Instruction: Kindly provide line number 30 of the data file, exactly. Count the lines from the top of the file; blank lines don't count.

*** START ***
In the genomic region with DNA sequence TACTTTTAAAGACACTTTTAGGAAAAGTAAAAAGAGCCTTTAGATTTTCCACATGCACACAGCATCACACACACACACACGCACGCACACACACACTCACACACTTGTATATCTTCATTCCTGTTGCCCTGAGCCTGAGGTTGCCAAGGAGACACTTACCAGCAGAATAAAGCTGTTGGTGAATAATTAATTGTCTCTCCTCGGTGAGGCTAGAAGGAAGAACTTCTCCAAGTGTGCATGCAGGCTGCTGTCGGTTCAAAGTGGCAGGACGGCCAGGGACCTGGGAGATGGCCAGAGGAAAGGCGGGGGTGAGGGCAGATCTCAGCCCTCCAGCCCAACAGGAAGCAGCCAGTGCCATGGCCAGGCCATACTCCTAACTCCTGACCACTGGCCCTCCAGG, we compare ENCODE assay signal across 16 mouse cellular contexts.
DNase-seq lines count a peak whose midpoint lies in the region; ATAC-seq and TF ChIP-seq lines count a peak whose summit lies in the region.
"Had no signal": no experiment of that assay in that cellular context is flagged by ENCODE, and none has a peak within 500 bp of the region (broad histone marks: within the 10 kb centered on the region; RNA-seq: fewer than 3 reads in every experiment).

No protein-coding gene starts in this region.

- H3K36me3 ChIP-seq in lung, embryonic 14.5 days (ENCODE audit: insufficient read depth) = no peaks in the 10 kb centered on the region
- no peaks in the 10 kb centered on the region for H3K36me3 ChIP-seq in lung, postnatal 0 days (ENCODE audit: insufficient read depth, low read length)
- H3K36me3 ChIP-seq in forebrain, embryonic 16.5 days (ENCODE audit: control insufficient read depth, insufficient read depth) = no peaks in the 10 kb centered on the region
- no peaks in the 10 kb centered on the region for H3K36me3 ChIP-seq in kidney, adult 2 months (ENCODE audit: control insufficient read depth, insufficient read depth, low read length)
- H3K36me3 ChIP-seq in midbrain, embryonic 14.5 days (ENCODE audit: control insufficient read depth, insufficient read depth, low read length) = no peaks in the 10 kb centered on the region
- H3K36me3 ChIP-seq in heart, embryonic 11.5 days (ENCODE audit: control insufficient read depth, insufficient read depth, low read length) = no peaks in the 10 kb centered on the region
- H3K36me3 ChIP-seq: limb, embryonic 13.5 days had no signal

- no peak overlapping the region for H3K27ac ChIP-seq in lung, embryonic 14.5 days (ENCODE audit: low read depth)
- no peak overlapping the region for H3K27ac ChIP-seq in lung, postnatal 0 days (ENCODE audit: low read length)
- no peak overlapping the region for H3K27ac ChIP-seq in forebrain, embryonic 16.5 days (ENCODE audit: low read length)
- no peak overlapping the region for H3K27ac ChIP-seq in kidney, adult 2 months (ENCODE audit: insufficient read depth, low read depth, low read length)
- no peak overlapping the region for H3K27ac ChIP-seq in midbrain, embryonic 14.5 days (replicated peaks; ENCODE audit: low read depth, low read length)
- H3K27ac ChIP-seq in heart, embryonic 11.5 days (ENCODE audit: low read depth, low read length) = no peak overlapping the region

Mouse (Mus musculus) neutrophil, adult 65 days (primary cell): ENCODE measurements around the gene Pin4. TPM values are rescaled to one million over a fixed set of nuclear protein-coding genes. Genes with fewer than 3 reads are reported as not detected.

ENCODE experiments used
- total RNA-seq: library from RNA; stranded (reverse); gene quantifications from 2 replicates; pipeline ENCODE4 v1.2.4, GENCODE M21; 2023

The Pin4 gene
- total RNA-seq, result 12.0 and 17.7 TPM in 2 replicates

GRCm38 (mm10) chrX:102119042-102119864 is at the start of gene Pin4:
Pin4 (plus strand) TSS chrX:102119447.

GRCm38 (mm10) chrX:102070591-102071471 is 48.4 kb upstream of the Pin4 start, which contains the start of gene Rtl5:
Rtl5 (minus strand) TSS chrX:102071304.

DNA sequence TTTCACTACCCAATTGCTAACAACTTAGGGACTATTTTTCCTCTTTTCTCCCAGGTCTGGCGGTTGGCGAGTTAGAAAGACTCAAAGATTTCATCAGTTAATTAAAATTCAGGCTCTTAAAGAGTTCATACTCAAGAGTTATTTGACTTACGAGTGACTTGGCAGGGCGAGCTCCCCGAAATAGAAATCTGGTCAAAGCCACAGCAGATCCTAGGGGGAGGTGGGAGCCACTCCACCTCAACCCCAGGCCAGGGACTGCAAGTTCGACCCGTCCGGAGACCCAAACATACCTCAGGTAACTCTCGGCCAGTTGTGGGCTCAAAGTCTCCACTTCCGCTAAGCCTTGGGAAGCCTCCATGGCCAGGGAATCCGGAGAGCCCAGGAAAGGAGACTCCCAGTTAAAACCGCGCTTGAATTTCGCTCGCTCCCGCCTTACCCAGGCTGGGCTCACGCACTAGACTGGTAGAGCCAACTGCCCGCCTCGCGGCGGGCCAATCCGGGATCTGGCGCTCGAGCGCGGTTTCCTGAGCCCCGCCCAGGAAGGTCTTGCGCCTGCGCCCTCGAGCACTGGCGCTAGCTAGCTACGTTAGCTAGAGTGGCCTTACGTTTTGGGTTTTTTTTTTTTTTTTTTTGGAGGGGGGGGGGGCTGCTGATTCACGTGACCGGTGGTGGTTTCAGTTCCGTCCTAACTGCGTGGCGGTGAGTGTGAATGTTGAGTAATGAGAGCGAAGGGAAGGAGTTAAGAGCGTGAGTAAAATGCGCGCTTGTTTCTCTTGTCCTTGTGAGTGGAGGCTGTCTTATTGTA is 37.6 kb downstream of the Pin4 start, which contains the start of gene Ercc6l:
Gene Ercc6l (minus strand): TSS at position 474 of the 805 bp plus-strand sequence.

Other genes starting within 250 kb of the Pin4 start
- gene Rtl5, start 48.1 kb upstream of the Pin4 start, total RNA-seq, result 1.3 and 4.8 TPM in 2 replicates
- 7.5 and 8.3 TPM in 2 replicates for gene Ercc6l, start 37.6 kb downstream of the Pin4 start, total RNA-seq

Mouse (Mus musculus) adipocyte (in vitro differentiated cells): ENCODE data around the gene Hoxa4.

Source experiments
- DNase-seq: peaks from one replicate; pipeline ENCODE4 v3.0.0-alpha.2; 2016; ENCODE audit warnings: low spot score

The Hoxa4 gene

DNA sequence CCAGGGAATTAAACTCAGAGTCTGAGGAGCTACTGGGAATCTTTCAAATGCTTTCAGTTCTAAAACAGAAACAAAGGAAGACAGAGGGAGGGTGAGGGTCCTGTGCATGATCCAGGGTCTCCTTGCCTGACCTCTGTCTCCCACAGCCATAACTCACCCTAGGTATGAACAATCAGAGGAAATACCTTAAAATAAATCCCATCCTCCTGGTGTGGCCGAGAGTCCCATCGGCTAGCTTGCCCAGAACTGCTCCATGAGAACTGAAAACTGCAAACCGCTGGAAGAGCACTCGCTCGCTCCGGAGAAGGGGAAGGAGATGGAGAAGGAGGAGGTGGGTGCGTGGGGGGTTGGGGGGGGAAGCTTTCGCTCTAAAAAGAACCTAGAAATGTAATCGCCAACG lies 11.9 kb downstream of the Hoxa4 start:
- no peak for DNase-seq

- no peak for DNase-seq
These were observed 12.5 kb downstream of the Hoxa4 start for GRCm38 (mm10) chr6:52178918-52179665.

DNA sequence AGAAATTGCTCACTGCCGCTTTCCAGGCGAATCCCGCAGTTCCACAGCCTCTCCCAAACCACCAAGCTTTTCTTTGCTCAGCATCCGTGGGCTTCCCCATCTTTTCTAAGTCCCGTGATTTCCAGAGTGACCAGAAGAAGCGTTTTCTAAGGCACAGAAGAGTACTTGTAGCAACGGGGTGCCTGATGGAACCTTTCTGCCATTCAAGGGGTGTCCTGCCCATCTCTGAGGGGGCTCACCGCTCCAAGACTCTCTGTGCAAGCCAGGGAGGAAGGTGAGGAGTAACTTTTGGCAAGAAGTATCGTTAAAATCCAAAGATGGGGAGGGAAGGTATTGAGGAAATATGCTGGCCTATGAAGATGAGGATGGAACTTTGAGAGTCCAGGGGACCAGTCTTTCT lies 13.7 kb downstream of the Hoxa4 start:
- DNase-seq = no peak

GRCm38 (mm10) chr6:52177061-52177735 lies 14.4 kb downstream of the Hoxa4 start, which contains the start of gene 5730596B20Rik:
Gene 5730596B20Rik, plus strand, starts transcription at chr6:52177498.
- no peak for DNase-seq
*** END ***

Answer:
- gene Rtl5, start 48.1 kb upstream of the Pin4 start, total RNA-seq, result 1.3 and 4.8 TPM in 2 replicates